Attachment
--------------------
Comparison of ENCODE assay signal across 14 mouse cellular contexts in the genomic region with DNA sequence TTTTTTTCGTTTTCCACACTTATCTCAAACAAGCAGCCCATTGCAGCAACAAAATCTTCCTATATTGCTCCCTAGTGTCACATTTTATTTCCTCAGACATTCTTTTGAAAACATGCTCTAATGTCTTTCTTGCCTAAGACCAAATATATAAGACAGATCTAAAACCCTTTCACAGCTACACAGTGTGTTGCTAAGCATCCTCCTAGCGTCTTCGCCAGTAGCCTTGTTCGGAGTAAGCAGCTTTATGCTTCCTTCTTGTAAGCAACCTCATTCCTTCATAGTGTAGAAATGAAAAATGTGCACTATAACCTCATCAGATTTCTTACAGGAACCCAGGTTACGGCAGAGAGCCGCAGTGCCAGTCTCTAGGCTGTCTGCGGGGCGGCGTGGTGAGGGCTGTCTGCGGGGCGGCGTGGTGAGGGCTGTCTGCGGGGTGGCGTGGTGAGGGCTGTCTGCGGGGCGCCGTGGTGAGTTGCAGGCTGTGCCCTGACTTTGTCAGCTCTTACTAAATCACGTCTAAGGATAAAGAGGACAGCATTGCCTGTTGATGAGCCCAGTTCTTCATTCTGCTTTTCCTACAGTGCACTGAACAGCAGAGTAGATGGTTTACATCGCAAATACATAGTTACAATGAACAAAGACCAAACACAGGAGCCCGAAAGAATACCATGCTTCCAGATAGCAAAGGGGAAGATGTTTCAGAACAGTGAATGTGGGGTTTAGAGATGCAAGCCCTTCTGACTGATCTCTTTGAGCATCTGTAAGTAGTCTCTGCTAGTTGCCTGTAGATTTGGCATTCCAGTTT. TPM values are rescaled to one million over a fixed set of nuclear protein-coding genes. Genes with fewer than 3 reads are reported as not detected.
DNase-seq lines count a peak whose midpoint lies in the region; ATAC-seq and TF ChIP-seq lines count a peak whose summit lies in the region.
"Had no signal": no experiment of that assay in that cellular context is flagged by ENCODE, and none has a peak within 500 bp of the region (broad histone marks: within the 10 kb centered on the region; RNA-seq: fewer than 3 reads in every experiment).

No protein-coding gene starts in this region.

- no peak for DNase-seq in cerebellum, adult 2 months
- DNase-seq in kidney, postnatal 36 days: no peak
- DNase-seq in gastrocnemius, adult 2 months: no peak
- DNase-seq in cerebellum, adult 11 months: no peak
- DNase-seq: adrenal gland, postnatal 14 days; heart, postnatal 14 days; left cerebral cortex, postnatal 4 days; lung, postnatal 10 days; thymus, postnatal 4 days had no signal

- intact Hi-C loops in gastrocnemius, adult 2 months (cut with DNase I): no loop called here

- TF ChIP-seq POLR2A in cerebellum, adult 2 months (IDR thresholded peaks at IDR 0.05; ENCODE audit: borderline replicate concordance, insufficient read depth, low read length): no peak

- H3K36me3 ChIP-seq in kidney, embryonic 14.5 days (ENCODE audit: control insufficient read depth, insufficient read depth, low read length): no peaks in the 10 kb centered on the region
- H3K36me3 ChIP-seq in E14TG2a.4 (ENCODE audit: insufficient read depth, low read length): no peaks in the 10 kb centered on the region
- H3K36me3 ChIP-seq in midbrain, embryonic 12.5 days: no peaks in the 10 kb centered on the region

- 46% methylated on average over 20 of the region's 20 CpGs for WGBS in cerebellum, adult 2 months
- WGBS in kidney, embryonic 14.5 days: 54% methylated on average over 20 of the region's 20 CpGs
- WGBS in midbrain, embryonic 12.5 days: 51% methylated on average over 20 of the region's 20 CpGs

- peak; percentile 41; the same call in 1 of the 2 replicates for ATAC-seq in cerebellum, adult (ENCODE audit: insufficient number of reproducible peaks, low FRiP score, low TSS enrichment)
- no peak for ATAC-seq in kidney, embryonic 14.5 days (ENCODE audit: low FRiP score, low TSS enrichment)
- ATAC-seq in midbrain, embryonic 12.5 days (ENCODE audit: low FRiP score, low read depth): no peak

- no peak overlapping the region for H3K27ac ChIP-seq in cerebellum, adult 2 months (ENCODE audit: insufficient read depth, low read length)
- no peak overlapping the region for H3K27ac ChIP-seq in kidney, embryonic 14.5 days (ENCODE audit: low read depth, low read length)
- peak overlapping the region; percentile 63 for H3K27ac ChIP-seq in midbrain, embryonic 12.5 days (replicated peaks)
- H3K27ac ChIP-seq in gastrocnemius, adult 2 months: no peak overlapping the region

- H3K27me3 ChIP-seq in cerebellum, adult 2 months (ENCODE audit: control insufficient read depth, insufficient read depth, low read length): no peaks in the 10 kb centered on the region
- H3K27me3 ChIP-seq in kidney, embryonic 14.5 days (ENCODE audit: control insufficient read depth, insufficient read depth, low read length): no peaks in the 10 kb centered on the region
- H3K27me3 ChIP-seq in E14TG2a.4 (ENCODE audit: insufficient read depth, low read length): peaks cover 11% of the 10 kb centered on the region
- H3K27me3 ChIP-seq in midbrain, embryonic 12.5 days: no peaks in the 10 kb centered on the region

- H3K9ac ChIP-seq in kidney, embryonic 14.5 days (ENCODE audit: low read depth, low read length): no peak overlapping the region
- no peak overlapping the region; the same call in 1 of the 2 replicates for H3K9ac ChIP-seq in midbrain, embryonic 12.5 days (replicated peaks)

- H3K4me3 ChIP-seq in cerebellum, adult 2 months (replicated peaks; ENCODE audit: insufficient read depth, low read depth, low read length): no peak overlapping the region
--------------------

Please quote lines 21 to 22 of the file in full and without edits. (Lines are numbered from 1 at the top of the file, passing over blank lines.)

- no peak overlapping the region for H3K27ac ChIP-seq in cerebellum, adult 2 months (ENCODE audit: insufficient read depth, low read length)
- no peak overlapping the region for H3K27ac ChIP-seq in kidney, embryonic 14.5 days (ENCODE audit: low read depth, low read length)